Section 506 was passed in 1964 to rectify the
"chaotic situation exist[ing] in the aircraft industry as a result of conflicting State rules relating to the choice of law governing the validity of instruments for the transfer of interests in tangible personal property."
H.R.Rep. No. 1033, 88th Cong., 1st Sess., 1 (1963). Although 506 provided a uniform federal choice-of-law rule for determining which State's laws govern the substantive validity of an instrument, 506 did not repeal § 503(c)'s requirement that the instrument must be recorded before it obtains whatever validity to which it is entitled under the state law applicable pursuant to § 506. In enacting § 506, the Senate Committee Report observed that, under the § 503 regime, "to determine whether there are any encumbrances on [an] aircraft, it is only necessary to consult the central file," and no disapproval of this regime was expressed. S.Rep. No. 1060, 88th Cong., 2d Sess., 2 (1964).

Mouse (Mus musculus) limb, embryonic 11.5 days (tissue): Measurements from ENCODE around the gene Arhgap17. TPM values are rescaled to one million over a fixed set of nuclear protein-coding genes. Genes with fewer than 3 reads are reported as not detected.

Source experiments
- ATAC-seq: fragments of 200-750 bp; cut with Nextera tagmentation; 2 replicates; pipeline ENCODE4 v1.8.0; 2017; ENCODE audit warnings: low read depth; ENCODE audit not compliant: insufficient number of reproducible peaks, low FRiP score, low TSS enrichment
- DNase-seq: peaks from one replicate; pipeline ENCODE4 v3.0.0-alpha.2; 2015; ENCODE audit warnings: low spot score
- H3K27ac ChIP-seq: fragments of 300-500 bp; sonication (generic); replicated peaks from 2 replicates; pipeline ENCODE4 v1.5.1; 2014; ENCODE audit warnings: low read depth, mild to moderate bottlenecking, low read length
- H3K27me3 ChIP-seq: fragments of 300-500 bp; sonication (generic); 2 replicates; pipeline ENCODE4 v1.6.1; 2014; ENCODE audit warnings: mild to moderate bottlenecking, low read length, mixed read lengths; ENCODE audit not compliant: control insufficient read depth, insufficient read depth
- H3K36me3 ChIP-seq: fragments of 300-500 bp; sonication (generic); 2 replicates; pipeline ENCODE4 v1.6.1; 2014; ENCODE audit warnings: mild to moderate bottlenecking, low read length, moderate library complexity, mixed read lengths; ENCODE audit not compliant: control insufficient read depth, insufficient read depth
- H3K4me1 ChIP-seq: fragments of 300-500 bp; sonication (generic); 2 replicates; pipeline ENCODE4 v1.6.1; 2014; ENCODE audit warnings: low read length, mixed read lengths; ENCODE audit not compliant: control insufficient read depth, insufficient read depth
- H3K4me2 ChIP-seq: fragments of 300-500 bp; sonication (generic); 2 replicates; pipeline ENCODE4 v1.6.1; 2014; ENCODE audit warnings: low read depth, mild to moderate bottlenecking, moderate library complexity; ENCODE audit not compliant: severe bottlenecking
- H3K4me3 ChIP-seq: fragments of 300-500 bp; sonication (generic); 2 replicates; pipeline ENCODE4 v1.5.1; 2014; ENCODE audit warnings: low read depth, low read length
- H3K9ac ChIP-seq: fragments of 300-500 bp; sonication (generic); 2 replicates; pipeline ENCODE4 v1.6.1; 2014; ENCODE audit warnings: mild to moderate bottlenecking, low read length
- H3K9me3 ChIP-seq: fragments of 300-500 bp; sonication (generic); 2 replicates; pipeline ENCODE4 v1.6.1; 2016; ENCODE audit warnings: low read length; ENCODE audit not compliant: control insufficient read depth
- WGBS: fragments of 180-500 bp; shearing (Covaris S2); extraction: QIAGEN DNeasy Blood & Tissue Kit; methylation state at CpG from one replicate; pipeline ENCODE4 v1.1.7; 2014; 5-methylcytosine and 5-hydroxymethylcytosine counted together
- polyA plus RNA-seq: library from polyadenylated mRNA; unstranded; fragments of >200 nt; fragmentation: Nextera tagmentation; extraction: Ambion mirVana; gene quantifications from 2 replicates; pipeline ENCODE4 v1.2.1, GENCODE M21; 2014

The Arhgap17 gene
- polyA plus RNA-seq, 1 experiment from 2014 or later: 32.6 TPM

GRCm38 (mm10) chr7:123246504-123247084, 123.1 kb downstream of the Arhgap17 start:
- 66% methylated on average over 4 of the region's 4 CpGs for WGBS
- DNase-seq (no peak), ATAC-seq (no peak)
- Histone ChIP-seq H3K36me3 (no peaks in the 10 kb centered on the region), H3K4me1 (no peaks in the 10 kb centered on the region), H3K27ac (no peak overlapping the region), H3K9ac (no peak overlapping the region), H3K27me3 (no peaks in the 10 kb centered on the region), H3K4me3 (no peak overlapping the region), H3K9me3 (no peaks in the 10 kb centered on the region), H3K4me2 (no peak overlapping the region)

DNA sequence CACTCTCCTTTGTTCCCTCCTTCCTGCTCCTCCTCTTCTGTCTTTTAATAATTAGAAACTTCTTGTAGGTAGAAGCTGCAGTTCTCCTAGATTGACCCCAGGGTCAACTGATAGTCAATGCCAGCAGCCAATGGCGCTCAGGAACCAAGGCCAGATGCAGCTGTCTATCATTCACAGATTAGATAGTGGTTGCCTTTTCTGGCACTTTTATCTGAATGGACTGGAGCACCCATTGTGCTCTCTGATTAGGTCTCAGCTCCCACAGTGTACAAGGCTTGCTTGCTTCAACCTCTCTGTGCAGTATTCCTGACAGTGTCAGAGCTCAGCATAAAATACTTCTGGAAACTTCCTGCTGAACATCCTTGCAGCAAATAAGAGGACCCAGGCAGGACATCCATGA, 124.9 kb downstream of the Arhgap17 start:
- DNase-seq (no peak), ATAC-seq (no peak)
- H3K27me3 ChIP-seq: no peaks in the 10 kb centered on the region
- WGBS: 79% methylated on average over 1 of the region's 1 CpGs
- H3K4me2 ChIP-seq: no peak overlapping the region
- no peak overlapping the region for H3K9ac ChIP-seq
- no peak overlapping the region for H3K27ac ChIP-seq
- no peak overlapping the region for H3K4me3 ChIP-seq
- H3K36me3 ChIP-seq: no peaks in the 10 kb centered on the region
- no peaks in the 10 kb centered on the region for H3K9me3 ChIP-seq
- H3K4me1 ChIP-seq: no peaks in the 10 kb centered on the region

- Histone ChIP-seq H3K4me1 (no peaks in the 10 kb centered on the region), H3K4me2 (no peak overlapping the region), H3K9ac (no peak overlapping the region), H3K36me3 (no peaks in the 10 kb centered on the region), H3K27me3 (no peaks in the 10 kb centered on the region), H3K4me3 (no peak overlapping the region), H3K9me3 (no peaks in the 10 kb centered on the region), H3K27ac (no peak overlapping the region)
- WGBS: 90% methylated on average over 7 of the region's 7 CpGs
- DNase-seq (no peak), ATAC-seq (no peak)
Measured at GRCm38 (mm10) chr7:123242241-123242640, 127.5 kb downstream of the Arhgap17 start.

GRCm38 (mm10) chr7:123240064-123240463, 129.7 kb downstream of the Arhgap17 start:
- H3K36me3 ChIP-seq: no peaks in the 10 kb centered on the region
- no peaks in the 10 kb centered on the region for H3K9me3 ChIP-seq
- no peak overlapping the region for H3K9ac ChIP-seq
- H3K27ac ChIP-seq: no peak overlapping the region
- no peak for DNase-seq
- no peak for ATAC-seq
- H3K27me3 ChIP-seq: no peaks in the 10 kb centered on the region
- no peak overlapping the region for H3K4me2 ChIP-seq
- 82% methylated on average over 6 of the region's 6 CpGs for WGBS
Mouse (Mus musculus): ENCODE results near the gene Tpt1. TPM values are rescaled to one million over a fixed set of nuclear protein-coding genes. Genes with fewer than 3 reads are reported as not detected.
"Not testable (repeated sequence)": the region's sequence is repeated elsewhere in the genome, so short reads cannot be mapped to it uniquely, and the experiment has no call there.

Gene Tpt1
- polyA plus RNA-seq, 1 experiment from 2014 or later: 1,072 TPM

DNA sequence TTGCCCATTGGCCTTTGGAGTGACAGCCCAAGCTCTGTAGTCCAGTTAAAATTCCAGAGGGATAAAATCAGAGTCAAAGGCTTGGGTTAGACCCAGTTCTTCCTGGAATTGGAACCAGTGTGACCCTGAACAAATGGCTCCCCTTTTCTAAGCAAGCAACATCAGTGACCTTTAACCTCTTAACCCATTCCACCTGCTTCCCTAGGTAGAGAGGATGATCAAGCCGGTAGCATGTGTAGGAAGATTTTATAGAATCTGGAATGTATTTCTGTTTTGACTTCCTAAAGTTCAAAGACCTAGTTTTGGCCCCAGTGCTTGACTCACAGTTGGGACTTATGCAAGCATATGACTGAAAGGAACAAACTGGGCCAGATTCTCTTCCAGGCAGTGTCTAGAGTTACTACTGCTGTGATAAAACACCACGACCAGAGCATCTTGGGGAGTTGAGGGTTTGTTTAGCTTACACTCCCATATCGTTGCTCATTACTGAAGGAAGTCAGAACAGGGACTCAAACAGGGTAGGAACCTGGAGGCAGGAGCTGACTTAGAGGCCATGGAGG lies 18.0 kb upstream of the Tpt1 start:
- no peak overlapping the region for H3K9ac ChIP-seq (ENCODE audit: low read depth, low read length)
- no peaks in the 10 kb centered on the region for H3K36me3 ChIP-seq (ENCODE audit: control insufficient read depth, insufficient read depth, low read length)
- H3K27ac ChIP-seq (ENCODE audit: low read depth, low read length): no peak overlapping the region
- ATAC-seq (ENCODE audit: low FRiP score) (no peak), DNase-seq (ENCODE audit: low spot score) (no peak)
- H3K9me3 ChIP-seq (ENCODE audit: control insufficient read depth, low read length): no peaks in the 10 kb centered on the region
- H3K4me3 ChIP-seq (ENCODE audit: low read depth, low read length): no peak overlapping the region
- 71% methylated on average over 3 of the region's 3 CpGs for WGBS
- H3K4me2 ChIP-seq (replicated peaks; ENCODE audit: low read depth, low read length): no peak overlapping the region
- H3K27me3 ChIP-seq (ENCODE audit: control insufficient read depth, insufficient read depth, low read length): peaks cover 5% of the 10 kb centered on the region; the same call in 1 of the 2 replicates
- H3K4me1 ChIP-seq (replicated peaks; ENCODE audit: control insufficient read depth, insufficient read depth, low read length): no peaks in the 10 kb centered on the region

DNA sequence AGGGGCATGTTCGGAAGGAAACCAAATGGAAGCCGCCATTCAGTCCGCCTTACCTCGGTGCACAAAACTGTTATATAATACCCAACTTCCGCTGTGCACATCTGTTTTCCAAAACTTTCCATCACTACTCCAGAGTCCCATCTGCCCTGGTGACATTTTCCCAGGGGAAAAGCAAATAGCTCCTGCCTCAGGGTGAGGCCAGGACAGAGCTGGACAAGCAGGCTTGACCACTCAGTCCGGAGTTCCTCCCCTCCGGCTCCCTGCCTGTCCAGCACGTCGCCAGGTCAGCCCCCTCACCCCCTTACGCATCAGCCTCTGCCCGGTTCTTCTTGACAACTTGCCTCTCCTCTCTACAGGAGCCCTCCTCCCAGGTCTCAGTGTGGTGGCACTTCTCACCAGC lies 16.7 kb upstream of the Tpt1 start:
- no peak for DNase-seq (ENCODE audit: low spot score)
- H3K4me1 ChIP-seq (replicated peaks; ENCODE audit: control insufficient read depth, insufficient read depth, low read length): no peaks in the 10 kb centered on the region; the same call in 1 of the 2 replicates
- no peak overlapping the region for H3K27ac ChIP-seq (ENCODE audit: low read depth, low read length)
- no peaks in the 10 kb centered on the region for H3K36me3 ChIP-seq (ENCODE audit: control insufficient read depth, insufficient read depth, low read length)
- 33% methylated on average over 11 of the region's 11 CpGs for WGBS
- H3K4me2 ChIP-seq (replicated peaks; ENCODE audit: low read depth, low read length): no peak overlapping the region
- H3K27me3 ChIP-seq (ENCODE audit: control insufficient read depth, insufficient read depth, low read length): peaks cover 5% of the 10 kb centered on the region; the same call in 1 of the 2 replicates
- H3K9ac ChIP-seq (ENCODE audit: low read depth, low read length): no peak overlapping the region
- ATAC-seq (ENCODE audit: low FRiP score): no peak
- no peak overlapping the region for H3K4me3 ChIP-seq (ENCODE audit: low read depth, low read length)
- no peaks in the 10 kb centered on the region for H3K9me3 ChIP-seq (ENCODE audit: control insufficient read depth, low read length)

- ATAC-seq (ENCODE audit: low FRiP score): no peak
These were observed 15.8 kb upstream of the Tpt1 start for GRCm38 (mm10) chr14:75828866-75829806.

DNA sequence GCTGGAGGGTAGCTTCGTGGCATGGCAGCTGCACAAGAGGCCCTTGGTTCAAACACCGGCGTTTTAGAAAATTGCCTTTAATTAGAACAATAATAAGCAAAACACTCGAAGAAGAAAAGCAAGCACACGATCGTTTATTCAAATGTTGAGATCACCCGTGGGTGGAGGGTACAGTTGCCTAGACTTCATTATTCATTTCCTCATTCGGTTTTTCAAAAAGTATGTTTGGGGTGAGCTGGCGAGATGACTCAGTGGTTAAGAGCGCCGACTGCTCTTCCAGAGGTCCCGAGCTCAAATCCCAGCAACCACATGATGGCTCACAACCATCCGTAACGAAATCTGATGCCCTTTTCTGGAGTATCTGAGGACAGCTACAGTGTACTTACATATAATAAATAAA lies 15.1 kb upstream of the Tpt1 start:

For example, if the instrument evidencing the transfer of the aircraft from Smith's corporation to Philko failed to comply with formal requisites of Illinois law, then Philko might have no enforceable interest at all in the plane, in which case the Shackets would retain possession. This does not mean, of course, that Philko can be deemed to have no interest in the plane on the ground that, due to the sale to the Shackets, under Illinois law, Smith had no interest to transfer to Philko.
See, e.g.,State Securities Co. v. Aviation Enterprises, Inc., supra, at 228 (buyer mailed its bill of sale to the FAA for recordation, but the FAA refused to record it). There is no indication in the record now before us that the Shackets made a prompt attempt to record.
JUSTICE O'CONNOR, concurring in part and concurring in the judgment.
I join the opinion of the Court except to the extent that it might be read to suggest this Court's endorsement of
the view that one who makes a reasonably diligent effort to record will obtain the protections ordinarily reserved for recorded interests. I would express no opinion on that question, for it is not before us, and has not been addressed in brief or in argument or, indeed, in the statute.